Aquaman star Jason Momoa: 'It's always fun to fall flat on your face'

Relatable personality traits, intense training and stunts which involved being dropped on the floor – Jason Momoa threw himself into the role of Aquaman. Georgia Humphreys finds out why this was the right superhero for the Game Of Thrones star to play

Jason Momoa attends last month's Aquaman premiere in London

JASON Momoa isn't a million miles away from enigmatic superhero Aquaman, his latest big-screen role. Admittedly, the towering 39-year-old doesn't sport a trident and he can't telepathically communicate with fish or breathe underwater but there are definite similarities in their personalities.

"What's great about him – we share this, my wife would admit it – is he's instinctual," says the Hawaii-born actor, who made a name for himself as the ruthless Khal Drogo in HBO's Game Of Thrones.

"He will just run off the cliff and sort it out in the air, and if he falls on his face, that's fine; he will laugh about it and carry on."

He adds with a twinkly-eyed grin: "I think it's always fun to fall flat on your face."

Aquaman is an epic film which follows the adventures of the titular character – a brilliantly sarcastic half-surface dweller, half-Atlantean otherwise known as Arthur Curry – who first appeared in American comic books published by DC Comics.

As he heads off on a treacherous journey across land and sea with Mera, princess of the ocean kingdom of Xebel (played by Amber Heard), he discovers he must retrieve the Lost Trident of Atlan to become worthy of being a king. And there are some serious battles to survive along the way – both emotional, as he is forced to face up to who he really is, and physical (there are fight scenes aplenty...).

"He gets beat up this whole movie!" quips Momoa, a one-time model who was brought up in Iowa on the US mainland.

It made for an action-packed experience on set.

"It was exactly how it looked, it was a lot of training, a lot of stunts."

Of the intense preparation for the role, he says: "If we had to do a lot of stunts that involved a certain move, we would train for that. And generally just keeping your diet right; you've got to constantly keep the muscle up, but it's also for protection too because you fall down a lot."

Was there one particularly scary stunt?

"The first day of work, when I dropped through the submarine... You're going through a hole this big [he gestures dramatically] and if anything's out, it's going to rip your arm off.

"You can't see your landing. They drop you from the ceiling and they dropped me hard on the first one. The ground just comes up, boom, and you're just not used to it yet. So, that was first day!"

And that wasn't the only tricky part of the role. He starts laughing as he recalls trying to get his superhero pose right.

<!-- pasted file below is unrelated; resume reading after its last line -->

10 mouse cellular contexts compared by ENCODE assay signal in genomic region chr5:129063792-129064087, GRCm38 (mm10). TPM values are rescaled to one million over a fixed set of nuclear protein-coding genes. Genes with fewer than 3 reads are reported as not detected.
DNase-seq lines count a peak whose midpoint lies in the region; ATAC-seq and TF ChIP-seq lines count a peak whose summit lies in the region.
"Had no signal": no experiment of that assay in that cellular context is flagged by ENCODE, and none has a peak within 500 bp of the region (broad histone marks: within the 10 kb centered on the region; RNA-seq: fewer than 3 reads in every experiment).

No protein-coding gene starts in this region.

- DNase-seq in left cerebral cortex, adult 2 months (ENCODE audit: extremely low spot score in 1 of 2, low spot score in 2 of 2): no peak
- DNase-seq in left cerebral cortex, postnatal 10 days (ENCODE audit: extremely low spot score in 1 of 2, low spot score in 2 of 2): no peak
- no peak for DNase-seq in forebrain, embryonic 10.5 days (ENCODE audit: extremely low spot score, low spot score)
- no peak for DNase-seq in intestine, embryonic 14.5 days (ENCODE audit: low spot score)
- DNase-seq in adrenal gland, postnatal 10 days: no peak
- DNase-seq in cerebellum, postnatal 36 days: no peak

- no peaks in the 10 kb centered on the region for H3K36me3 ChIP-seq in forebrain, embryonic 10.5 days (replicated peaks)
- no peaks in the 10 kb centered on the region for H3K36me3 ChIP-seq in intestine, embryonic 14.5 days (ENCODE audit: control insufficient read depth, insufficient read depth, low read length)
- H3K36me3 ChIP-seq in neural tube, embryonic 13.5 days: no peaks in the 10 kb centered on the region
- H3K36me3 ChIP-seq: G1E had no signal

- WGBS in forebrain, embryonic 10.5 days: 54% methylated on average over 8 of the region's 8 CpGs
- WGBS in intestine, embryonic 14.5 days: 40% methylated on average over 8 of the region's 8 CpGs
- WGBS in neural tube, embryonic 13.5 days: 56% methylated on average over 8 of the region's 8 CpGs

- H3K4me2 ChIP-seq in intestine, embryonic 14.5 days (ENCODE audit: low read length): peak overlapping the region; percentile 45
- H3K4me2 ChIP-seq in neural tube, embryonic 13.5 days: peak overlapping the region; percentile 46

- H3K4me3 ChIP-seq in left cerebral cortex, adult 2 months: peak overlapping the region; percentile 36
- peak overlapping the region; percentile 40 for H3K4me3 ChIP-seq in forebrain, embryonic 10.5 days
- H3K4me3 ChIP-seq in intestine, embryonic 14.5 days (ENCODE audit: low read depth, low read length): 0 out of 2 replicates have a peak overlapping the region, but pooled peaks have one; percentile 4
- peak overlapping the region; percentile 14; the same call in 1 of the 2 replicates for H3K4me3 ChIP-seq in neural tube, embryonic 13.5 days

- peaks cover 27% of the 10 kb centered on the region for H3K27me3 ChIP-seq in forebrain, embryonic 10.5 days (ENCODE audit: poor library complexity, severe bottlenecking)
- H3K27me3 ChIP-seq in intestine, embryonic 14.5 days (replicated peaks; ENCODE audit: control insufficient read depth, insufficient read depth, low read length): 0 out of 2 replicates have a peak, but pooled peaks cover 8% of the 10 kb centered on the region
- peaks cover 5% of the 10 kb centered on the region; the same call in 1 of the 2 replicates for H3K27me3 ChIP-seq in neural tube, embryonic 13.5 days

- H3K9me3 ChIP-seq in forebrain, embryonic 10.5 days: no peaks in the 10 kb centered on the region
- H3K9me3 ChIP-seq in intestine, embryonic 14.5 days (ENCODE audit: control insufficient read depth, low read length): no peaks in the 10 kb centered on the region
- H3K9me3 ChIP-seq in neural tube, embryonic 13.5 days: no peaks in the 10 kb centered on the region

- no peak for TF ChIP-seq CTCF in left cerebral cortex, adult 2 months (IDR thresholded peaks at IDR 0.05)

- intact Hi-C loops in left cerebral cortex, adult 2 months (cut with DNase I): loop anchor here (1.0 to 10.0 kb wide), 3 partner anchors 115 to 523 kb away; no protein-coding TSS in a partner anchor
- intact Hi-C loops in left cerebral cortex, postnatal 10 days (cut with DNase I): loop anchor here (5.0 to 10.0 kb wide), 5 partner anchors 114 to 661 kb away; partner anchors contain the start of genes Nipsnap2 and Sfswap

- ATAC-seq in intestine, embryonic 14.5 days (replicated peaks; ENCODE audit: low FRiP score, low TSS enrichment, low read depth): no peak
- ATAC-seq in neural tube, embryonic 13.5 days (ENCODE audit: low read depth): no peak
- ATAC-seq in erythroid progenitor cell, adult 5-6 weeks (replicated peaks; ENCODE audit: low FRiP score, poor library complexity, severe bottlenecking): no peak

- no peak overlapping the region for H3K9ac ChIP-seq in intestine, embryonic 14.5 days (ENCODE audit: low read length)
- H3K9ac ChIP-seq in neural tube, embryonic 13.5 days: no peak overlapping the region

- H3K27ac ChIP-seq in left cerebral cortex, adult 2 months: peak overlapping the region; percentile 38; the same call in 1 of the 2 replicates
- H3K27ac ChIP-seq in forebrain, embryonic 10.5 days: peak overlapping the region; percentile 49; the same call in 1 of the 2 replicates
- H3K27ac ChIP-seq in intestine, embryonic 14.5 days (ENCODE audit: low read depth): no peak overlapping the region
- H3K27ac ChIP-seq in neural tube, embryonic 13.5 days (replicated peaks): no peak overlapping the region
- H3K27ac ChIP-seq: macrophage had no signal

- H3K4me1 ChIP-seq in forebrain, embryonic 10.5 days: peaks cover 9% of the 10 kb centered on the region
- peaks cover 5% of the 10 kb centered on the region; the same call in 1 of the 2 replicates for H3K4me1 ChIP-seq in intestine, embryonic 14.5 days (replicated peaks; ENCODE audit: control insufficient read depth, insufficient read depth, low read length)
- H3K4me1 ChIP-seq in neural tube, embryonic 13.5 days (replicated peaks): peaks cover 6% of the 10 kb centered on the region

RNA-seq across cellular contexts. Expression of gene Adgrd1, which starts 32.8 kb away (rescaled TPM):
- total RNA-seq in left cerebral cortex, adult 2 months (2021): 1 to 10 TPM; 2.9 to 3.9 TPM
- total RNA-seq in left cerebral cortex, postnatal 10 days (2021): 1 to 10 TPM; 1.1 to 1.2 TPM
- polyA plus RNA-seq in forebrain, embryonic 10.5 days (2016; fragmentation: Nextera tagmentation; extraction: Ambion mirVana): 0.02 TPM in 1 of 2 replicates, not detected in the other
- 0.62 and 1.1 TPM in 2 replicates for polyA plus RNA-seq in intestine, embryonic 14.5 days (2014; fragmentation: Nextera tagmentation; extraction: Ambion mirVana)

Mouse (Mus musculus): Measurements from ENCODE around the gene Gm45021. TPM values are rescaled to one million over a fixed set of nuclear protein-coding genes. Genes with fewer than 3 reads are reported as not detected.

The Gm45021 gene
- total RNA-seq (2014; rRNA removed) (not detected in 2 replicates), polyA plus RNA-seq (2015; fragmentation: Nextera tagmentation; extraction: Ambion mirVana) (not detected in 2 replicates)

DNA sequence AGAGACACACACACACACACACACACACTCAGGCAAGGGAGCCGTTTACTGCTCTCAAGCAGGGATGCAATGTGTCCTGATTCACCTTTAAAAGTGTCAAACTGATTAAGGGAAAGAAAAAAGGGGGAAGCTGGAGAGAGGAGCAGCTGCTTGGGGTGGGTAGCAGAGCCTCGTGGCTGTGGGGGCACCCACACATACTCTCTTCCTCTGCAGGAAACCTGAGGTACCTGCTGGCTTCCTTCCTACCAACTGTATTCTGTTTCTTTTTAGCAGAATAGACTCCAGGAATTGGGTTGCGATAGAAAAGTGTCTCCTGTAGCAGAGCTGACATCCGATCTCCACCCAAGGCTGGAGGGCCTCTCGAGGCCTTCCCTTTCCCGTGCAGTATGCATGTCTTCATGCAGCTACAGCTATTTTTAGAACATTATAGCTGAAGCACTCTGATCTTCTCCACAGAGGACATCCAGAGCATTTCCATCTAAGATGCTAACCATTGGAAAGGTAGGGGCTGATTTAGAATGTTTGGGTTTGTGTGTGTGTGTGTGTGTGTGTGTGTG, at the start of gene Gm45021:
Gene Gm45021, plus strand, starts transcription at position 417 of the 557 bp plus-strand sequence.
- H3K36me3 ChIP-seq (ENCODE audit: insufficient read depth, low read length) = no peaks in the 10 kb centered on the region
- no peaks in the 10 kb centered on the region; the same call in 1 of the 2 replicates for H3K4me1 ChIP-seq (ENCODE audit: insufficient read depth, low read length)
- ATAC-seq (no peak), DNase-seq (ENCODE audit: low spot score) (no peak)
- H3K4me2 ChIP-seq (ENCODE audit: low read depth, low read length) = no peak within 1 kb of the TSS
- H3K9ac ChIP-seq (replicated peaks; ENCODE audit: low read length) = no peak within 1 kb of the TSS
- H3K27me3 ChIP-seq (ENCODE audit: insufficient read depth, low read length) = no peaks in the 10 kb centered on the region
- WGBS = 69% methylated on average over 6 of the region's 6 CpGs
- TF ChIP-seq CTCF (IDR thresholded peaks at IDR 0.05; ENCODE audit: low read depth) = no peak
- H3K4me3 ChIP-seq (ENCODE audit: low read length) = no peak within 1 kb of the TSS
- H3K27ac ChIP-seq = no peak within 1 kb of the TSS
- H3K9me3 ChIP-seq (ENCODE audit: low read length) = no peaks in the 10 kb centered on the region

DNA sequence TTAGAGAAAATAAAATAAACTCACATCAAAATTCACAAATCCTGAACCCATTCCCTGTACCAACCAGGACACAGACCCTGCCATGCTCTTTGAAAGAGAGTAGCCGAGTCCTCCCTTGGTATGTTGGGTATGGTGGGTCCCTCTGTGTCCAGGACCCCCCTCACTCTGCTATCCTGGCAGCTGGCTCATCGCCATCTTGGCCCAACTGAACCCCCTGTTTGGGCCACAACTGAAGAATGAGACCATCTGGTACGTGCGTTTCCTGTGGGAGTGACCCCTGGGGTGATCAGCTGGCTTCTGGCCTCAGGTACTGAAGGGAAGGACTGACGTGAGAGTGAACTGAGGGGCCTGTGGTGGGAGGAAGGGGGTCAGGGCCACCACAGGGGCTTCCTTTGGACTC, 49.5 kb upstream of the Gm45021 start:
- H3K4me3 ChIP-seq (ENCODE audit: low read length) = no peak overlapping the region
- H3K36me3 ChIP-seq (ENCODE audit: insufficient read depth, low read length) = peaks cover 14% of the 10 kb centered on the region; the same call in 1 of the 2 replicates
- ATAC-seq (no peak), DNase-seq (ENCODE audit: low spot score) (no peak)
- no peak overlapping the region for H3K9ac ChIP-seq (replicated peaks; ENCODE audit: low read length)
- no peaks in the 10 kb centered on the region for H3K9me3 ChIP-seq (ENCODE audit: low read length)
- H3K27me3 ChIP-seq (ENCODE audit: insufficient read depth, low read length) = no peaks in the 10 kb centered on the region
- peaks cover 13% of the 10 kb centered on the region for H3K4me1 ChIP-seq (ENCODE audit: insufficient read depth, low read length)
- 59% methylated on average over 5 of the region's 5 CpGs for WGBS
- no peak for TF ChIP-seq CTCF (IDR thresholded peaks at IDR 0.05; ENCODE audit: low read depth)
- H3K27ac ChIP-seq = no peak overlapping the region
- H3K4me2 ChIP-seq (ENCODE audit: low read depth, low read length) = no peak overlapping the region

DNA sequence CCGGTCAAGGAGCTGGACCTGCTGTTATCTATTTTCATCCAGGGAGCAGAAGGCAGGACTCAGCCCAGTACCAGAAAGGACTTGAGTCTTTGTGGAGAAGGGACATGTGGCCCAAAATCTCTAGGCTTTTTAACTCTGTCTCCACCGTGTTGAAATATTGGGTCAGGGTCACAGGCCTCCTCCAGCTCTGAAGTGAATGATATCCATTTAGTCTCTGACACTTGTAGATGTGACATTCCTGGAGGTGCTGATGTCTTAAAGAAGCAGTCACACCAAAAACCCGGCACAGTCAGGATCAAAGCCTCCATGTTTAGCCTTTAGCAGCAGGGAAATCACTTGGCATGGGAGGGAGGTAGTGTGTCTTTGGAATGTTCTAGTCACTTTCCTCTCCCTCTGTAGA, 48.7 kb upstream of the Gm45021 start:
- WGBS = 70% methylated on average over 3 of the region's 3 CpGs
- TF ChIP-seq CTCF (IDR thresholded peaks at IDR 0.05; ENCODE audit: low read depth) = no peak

"James [Wan, director] was like, 'Go lower, go lower' and I was like, 'I'm wearing wet denim dude, it doesn't go any lower than where we're at!'"

There has been an abundance of superhero movies in recent years, including 2017's Justice League, which Momoa appeared in as Aquaman.

Butb if there's one personality trait that really comes across when chatting to the actor, it's how chilled out he is – and he definitely doesn't feel any pressure to live up to past superhero movies.

"I don't know if it's just being ignorant or not, but I don't really think that way," he says with a shrug. "I don't have that competitive spirit where you would go, 'I have to be better than this or that'."

He later notes: "I think it's nice not to have been the sixth Aquaman – I think it's cool to be the first one and maybe now kids will look at it and go 'Wow, brown-skinned superhero, this is my Aquaman', and it may change that forever. Or when I'm 80, it will be another dude come along, and that's cool too."

Aquaman was introduced to comic book readers in 1941, but the story told in this film, written by director Wan and executive producer Geoff Johns, was largely inspired by Johns' Aquaman comic from The New 52, a 2011 series in which DC relaunched its Super Hero line.

Wan, known for being at the helm of horror movies such as Saw and Insidious, is super enthusiastic about how right Momoa was for playing Aquaman.

"The moment you meet Jason Momoa you go, 'This is who he is'," says the Australian.

"He's so likeable and charismatic in person, you go, 'I want to bring that guy and put him on the screen, because if I can get that guy on the screen then he does so much of the work for me already.'

"And I think that's what people are responding to, how charismatic he is in this film. Yes, he's different to what people are used to from the comic book and the cartoon show Super Friends, but that's what makes it unique and that's what it needs to stand out from a lot of other superhero films."

When it comes to the appeal of the role for Momoa, he felt a personal draw to the themes of the film – in particular, the importance of family, and the unbreakable bond between a parent and child.

"I think a lot of people can empathise with that; there's a lot of children out there raised by one parent," notes the star, who has two children – Lola (11) and nine-year-old Nakoa-Wolf – with wife, the actress Lisa Bonet, best known for her role in long-running US sitcom The Cosby Show.

"Definitely that was one draw, because I was raised by my mother. She raised me, since I was born, by herself, so that was definitely a theme that I dug.

"I also feel like a lot of people believe in him and he doesn't believe in himself and that's something that I think can people relate to too.

"Just surround yourself with a great family because in the end, they believe in me [Aquaman] so much that I finally believe in myself."

:: Aquaman is in cinemas now.

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